Around 80% of her goods are created using American bison with the other 20% utilizing traditional cowhides. Cheryl is very particular about the hides she chooses as each one needs to have its own unique nature to allow her design process to work. Cheryl “finds the art” in each piece of leather when creating the bags looking at each hide individually, finding the beauty that they dictate.
She relates her design process to building, with a large portion of the process being “solution oriented”. Her work progresses from concept to sketch to wooden mold, then etching and waxing, all executed by hand. Her process of building is just as organic as the brand’s start, and she allows the “mistakes” to be a part of the bag which in turn creates soul and authenticity within each piece created.
All of the Stash products are handmade at the factory using “old school” techniques that keep the brand in line with the spirit of the factory. Her husband and partner Paul has built most of the modern tools she utilizes in her creative process including a Vacuum press table that shapes and presses the sides for each of the bags, a Stash signature.
Because she mostly designs using bison hides, her bags allow for more structure and shape creating a unique perspective to the leather goods market. Along with leather bags, she also utilizes reclaimed vintage military materials that she sometimes incorporates with the leather on special one of a kind editions.
When choosing her hides, Cheryl looks for imperfections that she can design into the bags to “create something beautiful and useful” as well as unique. Anther Stash signature is the use of mattress ticking for lining, a detail that nods to the factory’s past and remind the owner of a classic tradition.
The Stash Factory is a magical place. Not only does it carry a spirit of design and history, it is utilized in a very modern way serving as a store, a showroom and a production facility. But Cheryl and Paul haven’t stopped there. They have also created a combined vision of a creative platform for their tribe to gather, create and inspire utilizing the space to showcase musicians & artists creating special one of a kind experiences for their family, clients and friends to take part in the magic. For them, sharing and supporting other artists is a part of their brand DNA and creating a creative community is their passion.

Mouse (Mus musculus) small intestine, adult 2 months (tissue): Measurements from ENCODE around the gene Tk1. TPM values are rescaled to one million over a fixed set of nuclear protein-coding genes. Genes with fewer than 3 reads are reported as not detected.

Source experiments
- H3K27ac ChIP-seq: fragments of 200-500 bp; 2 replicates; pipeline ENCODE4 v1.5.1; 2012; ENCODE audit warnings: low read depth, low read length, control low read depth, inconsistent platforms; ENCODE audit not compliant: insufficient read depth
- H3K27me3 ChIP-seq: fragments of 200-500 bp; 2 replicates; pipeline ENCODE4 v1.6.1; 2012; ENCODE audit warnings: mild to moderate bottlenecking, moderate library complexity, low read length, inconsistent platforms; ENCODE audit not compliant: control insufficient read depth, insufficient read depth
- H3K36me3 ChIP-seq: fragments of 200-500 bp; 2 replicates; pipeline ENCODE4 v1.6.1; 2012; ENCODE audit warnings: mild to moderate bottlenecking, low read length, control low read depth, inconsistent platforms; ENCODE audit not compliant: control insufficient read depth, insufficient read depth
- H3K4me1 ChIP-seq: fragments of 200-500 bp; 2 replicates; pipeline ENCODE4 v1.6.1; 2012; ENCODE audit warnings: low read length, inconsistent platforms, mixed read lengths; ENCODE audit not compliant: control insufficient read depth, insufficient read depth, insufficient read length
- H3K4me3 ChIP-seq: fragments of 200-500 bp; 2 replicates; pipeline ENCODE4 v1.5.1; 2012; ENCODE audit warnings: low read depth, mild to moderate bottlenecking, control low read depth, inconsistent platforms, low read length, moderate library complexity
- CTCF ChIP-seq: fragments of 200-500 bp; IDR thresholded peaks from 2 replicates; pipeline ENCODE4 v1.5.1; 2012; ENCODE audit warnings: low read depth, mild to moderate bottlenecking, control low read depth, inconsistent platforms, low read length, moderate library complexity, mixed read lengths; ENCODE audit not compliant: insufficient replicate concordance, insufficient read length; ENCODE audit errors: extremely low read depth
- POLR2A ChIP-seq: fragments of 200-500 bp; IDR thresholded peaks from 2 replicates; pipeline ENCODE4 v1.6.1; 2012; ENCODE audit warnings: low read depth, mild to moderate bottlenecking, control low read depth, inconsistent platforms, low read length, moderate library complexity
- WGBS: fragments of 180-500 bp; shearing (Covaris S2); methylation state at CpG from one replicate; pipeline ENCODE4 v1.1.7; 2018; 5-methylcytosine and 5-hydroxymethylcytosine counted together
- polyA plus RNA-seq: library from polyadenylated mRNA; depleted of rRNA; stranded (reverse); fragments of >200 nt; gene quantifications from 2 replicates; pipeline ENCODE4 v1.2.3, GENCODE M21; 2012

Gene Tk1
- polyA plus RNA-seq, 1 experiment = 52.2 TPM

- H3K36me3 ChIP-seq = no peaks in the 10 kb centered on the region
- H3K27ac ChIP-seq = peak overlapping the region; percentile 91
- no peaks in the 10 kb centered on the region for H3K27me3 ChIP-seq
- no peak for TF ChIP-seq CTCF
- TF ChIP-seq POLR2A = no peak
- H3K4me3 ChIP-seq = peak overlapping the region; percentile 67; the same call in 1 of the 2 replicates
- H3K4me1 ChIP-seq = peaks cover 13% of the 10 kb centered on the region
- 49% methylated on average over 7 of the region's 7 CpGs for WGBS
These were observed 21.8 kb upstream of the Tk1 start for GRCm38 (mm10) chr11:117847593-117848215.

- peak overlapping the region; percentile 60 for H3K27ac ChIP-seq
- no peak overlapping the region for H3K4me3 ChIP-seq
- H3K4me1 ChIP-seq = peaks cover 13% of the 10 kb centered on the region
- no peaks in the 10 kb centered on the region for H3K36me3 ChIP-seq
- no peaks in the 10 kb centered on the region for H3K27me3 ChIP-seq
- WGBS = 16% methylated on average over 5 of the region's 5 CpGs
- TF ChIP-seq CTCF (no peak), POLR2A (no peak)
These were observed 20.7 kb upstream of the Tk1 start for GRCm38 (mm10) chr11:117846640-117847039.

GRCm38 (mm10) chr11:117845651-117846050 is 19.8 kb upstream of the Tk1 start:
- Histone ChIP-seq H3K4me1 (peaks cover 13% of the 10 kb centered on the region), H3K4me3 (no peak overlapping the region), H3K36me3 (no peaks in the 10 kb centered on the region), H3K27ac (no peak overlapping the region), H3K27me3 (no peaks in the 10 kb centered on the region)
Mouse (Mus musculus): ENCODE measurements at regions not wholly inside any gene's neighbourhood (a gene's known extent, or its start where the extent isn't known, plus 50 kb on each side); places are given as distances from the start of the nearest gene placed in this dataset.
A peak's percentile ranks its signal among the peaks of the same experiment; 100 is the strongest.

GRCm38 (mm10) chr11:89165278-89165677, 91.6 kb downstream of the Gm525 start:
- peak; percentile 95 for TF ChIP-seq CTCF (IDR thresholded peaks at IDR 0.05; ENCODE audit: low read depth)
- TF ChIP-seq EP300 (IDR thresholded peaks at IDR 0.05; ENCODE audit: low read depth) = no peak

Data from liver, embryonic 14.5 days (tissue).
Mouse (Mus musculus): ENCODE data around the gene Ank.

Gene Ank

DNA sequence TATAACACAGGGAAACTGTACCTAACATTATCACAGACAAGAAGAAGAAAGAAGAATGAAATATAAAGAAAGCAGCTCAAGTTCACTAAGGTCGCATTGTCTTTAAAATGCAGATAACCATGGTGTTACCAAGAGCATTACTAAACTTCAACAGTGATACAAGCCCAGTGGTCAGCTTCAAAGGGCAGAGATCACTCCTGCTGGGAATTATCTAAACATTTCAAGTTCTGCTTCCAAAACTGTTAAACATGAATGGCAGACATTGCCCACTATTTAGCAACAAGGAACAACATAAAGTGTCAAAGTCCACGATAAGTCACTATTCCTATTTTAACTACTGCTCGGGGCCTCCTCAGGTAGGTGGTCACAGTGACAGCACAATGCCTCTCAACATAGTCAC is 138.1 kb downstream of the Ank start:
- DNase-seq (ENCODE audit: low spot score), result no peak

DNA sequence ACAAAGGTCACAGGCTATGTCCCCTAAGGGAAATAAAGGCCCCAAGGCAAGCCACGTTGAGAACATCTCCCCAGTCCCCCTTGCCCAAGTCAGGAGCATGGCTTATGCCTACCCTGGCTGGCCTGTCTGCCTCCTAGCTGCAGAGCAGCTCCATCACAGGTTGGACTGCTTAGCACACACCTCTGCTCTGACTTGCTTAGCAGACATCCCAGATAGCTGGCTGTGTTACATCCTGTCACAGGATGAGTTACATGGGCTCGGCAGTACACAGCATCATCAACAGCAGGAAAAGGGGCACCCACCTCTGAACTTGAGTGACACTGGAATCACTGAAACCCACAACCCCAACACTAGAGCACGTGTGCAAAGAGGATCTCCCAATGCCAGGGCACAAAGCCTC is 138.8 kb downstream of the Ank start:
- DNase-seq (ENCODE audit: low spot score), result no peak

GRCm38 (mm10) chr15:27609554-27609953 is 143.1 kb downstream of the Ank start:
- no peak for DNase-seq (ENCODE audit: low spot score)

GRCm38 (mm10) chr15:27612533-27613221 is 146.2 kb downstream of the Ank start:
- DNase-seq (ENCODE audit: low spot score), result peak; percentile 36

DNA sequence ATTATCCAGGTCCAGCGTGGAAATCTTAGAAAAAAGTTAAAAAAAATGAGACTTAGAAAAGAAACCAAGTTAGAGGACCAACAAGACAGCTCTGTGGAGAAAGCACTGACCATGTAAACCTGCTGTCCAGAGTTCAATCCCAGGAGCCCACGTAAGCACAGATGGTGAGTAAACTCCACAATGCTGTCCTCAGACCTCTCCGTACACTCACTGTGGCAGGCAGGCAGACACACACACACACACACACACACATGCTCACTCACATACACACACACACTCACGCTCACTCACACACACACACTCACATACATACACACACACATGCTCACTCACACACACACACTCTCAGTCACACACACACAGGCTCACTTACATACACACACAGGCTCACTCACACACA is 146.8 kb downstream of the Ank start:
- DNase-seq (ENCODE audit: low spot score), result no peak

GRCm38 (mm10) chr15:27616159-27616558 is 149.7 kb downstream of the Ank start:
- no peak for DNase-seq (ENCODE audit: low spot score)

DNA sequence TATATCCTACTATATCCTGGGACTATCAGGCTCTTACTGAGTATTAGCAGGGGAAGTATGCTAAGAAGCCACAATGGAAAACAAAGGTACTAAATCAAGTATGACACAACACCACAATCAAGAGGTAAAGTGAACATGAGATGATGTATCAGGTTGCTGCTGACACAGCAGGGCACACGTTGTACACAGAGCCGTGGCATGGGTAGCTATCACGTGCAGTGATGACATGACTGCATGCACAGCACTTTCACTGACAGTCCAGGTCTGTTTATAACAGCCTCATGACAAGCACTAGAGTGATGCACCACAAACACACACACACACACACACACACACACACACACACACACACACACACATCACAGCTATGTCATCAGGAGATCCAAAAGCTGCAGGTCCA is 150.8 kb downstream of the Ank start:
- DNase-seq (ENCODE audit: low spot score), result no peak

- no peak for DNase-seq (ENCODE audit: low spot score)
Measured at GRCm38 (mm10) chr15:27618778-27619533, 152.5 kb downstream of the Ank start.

The first floor of the factory serves as a retail space, showroom and occasional event space. I was inspired at every turn with Cheryl’s 20 plus years of flea market finds on display alongside her amazing collection of bags. Many of their friend’s work is on display throughout the space showcased in the mix of Cheryl’s knack for merchandising and Paul’s industrial design talents.
Stash’s leather products range from wallets, journals, guitar straps and belts to travel totes, backpacks and clutches. Cheryl is always creating new products and isn’t limited when thinking about the scope of what she can do. She has been contracted by a few of Houston’s best restaurants (her first commission by the aforementioned Sparrow Bar + Cookshop) to collaborate on staff aprons and bill folders and other restaurant needs garnering her a niche in Houston’s fast growing restaurant and hospitality market.
Similar to a pheonix rising from the ashes, Cheryl and Paul have created something for themselves that speaks true to their heart and has allowed them to create a vision that is in line with their ethos. Their dedication to Stash and what it represents is inspiring and so rare to find. Not only have they created this factory on their own, but their business has developed solely through the use of social media and the internet. They currently sell their goods direct to consumer through their website or by appointment at the Stash Factory.
I’m thrilled to have hunted down Stash and I feel even more excited about sharing them with you. Similar to how Cheryl creates each bag with purpose, I am starting see my purpose in Texas a bit clearer as my life unfolds organically every new day. Soon it shall be revealed; in the meantime I hope you enjoy my continuous search for soul.